As Adam M. McKeown demonstrates, the push for increased border control and identity documentation is the continuation of more than 150 years of globalization. Modern passports and national borders are not only inseparable from the rise of global mobility. They are also tied to the emergence of individuals and nations as the primary sites of global power and identity. McKeown's history links the practices of border control to attempts to control Asian migration around the Pacific in the 1880s. New policies to control mobility had to be justified in the context of contemporary liberal ideas of freedom and mobility, generating such principles as the belief that migration control is a sovereign right of receiving nations and that it should occur at a country's borders. McKeown shows how the enforcement of these border controls required migrants to be extracted from social networks of identity and reconstructed as isolated individuals within centralized filing systems. Methods originally created to exclude Asians from full participation in the qfamily of civilized nationsq are now the norm between all nations and have helped to institutionalize global cultural and economic divisions, such as East/West and First and Third World designations.As Adam M. McKeown demonstrates, the push for increased border control and identity documentation is the continuation of more than 150 years of globalization.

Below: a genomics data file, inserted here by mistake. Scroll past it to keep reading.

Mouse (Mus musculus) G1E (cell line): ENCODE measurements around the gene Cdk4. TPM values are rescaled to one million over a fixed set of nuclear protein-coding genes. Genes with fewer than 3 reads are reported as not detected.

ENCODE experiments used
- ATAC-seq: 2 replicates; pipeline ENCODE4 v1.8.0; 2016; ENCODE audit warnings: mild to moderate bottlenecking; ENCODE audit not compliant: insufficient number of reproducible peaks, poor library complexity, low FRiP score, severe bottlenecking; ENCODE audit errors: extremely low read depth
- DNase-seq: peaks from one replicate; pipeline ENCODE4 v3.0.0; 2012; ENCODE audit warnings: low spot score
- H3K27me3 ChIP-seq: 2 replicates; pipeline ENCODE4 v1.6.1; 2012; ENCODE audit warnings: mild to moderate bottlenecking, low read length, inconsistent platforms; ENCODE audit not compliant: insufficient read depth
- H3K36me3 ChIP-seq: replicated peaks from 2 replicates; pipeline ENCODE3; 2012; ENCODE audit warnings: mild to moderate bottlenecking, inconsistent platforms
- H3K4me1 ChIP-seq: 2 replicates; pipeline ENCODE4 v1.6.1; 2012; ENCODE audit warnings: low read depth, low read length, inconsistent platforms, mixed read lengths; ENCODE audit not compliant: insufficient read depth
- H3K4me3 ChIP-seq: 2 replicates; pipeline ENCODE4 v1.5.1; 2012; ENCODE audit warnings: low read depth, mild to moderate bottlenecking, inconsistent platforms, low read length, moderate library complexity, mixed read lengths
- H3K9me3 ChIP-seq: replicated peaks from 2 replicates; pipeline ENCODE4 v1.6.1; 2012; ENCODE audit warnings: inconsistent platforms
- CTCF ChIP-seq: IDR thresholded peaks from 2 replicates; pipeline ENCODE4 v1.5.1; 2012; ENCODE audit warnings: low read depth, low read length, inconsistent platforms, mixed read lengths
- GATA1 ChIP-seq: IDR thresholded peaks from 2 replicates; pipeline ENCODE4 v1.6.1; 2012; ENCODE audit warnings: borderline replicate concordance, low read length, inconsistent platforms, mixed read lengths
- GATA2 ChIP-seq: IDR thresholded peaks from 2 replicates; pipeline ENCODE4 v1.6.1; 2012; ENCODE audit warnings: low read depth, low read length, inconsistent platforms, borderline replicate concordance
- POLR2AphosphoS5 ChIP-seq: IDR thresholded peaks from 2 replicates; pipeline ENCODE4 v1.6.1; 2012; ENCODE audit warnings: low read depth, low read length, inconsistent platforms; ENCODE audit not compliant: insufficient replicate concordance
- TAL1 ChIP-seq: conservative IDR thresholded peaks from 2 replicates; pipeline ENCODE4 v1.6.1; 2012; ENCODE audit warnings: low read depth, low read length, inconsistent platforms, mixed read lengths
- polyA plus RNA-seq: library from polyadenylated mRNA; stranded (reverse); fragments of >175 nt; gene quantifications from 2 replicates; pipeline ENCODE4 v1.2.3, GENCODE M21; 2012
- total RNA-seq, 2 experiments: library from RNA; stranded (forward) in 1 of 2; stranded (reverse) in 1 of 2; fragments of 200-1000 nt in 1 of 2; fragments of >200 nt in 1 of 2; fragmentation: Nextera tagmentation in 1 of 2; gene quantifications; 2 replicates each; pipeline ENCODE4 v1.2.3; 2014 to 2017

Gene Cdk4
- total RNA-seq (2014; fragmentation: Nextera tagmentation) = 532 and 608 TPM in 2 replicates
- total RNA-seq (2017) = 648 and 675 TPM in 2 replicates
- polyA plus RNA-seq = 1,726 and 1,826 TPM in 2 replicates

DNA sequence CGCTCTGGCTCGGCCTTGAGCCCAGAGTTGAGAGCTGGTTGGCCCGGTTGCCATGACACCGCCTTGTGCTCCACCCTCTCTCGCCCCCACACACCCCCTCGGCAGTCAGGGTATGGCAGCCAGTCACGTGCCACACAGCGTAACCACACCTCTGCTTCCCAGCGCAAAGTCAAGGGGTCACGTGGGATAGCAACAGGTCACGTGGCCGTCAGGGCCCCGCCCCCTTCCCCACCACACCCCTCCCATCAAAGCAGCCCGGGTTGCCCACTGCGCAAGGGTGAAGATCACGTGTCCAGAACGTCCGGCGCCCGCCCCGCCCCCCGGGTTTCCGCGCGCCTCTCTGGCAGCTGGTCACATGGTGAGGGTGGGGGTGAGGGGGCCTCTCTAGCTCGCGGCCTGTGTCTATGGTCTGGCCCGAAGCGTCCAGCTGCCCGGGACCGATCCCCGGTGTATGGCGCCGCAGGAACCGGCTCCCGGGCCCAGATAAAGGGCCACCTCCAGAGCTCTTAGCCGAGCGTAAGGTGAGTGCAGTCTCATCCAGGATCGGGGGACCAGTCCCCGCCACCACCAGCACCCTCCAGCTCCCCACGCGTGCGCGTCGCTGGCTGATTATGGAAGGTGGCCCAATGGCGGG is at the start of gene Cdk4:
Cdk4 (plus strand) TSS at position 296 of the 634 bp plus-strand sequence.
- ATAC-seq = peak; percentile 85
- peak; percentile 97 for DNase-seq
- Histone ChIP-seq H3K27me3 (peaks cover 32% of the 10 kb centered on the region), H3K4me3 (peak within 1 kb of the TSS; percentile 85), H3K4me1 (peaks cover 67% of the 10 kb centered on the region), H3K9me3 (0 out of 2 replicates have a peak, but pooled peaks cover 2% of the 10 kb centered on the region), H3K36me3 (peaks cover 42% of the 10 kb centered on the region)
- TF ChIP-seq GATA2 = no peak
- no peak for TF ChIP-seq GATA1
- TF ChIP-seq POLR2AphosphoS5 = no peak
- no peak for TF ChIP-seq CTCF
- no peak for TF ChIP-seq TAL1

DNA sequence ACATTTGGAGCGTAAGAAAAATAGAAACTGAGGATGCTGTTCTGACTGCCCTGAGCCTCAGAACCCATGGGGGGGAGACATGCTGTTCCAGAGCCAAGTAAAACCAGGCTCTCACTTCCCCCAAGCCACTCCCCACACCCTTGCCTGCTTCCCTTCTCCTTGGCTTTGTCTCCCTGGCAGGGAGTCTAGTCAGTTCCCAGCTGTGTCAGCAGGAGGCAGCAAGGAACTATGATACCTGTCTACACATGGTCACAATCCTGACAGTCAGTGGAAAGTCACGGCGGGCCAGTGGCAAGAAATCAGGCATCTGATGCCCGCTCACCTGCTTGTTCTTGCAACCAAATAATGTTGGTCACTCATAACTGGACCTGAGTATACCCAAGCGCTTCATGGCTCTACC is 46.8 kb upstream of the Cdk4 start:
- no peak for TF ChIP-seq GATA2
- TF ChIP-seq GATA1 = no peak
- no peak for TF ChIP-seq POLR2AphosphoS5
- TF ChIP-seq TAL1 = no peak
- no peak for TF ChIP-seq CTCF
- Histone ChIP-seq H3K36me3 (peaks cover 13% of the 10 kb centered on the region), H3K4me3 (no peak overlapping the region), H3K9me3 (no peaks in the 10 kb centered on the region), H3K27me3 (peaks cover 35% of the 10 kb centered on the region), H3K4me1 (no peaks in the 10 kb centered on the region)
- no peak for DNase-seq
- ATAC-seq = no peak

|Author||:||Adam M. McKeown|
|Publisher||:||Columbia University Press - 2008|